I grew up on a farm to the west of Taihape, New Zealand. There was a large garden surrounding our home and there were always Bellbirds and Tui in the wattle trees and kereru in the tree Lucerne. I was brought up surrounded by nature, and my life has been shaped by it as a result.
Birds were the dominant creatures in my country before humans arrived. All the niches filled by mammals in other parts of the world were filled by birds of all shapes and sizes, from the tiny wrens, to the towering Moa, and the fearsome Haast eagles that hunted them. The diversity of bird species I saw in the gardens and forests is now just a shadow of what once was. The rich diversity of species was devastated by humans and the mammals they introduced, with 45 species falling to extinction in just a few short centuries.
For me the fate of our birds should serve as a reminder of where we are headed as a race on this planet, are we really doing enough to stop more species slipping away? What do we view as valuable and important?
The skeletal, ethereal look of my artworks is an acknowledgement of this, and symbolism associated with Tangata O Whenua (the first people to inhabit New Zealand) shows how important the birds once were to humans. Not only were they a source of food, but a basis for a spiritual narrative, with many of the birds of New Zealand playing roles in the creation stories and Lore of the Tangata O Whenua people.
Art and nature came together for me when I was living on a bison ranch in Alberta Canada. Richard, the man who owned the farm, became a great mentor to me. He knew all the names of the birds that would frequent the ranch in the summer months, or pass through in the great migrations. This re- kindled my passion for the natural world, and I began drawing stylized birds in pencil.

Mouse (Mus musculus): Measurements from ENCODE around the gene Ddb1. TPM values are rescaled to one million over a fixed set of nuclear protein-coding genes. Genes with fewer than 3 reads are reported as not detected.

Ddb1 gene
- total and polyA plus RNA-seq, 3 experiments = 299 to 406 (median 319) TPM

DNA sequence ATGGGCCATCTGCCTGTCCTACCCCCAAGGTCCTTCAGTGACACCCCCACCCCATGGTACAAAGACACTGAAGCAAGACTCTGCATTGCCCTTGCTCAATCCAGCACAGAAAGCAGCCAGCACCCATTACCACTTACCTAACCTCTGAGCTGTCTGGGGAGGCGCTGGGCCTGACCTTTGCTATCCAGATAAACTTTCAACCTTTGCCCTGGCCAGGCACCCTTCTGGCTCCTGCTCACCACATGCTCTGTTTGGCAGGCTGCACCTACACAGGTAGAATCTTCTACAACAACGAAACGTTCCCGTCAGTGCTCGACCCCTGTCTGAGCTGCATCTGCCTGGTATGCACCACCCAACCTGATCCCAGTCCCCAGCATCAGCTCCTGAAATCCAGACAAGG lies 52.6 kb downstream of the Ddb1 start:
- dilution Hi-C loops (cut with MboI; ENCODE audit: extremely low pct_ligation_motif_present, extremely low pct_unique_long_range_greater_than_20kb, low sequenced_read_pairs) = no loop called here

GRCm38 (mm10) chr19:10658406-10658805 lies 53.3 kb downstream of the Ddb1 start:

When I returned to New Zealand I was determined to find some of the rarest birds which are now mostly confined to offshore predator-free islands. The Saddleback was one of the highlights, a relative of the beautiful Huia, which were hunted to extinction for their tail feathers and last seen in 1907. This trip resulted in a series of artworks that have been progressing and growing in detail and complexity ever since. My artwork caught the attention of some employees of the Department of conservation, I traded some design work for exclusive access to the rare Kokako birds in the Te Urewera mountains and the endangered Black Stilts which inhabit the Mackenzie Basin in the central South Island. It became clear to me that these vulnerable bird species, some on the brink of extinction, are at the mercy of the political agenda of the day. Many of the groups trying to save these birds are severely under-funded and are reliant on volunteer work and the charity of the local people.
My newer works are created using Rotoring radiograph pens to achieve a high level of detail and bold lines. The colour medium was Polychromos pencils in my earlier work and now I am experimenting with watercolour and gouache paint to enhance an develop my style.
In my early artworks, I would try to select just one colour that would best fit the subject of the artwork and compliment the contrasting black lines of the ink and pencil. I took a lot of inspiration from the artwork of the First Nation Haida people of western Canada.
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